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originally posted by: strongfp
originally posted by: rickymouse
originally posted by: selfharmonise
You are very wrong in this.
Please don't take offence, but I absolutely felt the same way until I lost my dogs and began to build relationships with the birds in my garden.
Species have similarities.. But individuals do have intelligence and distinct personalities.
They are pretty amazing.
a reply to: swanne
I can verify this too. The birds and animals play and they seem to work as teams sometimes. The animals all seem to have consciousness, even the bugs seem to have consciousness. We just think we are way more intelligent, but really we aren't. I used to believe animals had no personality or advanced thinking up till about ten years ago. I am embarrassed to say I had believed in something that was not true for around fifty years.
I used to think it was habits or instincts. I knew that dogs could be trained. I did not realize that other animals have advanced communication and also try to communicate with us till recently. We are just to dumb to understand them. I have never been good at foreign languages.
We are on a league or our own in the animal kingdom. technically, we are still part of the animal kingdom, we share attributes, behaviors, genetics, etc, etc. But our intelligence has surpassed ANY creature on this planet.
A good example is technology. it's simply a way of manipulating the universe around us, directly. And extension of our knowledge and intelligence. And we build upon it, starting off slow, but rapidly advancing and sometimes instantly advancing in some cases.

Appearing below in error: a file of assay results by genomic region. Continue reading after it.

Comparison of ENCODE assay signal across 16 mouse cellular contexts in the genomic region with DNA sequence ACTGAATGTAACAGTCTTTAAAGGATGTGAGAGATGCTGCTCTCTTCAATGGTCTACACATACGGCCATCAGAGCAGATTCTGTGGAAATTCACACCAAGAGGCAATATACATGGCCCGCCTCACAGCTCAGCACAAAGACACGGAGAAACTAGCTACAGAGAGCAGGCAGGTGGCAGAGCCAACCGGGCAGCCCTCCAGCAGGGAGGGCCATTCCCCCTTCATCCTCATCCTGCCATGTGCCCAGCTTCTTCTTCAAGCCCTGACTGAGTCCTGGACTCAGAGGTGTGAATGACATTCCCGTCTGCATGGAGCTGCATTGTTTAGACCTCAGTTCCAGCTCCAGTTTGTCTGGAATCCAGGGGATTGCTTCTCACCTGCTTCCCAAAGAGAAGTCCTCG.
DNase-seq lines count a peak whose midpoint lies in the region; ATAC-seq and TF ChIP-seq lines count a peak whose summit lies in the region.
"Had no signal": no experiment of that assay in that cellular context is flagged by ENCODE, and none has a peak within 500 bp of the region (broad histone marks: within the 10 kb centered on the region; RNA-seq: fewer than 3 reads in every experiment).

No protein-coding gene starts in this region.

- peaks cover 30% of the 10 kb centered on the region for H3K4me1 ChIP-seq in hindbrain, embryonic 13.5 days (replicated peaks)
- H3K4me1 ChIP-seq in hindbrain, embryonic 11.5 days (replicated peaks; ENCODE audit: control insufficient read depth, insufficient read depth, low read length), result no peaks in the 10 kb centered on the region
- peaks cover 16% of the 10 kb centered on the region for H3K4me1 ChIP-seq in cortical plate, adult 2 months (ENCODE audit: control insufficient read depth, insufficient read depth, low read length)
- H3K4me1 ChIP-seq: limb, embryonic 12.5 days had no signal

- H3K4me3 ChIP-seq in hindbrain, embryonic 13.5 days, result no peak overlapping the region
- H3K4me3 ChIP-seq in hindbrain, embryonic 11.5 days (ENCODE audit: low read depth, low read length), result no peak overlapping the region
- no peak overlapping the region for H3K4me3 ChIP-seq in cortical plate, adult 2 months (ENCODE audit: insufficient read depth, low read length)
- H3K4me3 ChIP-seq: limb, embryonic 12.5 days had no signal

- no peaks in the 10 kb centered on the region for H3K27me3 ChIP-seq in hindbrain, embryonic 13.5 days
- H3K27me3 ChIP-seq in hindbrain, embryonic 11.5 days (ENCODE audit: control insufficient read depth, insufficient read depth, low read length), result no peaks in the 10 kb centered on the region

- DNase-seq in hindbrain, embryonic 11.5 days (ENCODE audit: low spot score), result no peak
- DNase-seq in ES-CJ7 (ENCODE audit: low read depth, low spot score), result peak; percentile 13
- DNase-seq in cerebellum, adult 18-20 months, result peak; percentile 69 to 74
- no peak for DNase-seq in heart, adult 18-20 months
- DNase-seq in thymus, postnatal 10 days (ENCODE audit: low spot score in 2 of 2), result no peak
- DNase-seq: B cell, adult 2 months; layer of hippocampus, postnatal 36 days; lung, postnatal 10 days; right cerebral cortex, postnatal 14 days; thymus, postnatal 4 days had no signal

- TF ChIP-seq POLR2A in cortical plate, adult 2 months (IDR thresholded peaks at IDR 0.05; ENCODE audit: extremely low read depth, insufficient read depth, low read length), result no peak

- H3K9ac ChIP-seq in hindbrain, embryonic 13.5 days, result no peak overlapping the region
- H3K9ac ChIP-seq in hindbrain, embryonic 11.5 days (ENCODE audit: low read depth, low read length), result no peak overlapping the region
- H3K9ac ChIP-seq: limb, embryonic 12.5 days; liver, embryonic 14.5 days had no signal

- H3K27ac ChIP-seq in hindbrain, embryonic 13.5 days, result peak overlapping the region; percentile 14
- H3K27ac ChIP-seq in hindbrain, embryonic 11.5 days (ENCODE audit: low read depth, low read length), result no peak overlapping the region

I guess I could say, we don't see Gibbons or elephants arc welding, and reading blue prints, because they don't have the capacity of intelligence as we do.
originally posted by: bigfatfurrytexan
a reply to: multichild
One problem: neanderthal DNA is "toxic" to H. Sapiens. We are slowly working most of it out, with less and less Neanderthal in humanity as time goes on.
originally posted by: Talorc
Source for this?
Also, how are we "working out" Neanderthal genes?
Also, I assume you're aware that some Southeast Asian groups have a high Denisovan contribution in addition to the Neanderthal, and that African populations have a high contribution from an unknown hominid species (I.e. non-human). I always laugh when people try to tout African populations as being the only "pure humans." They aren't, not by a long shot.
All in all, I seriously doubt we'll ever be fully rid of non-human elements in our genome. It's there to stay.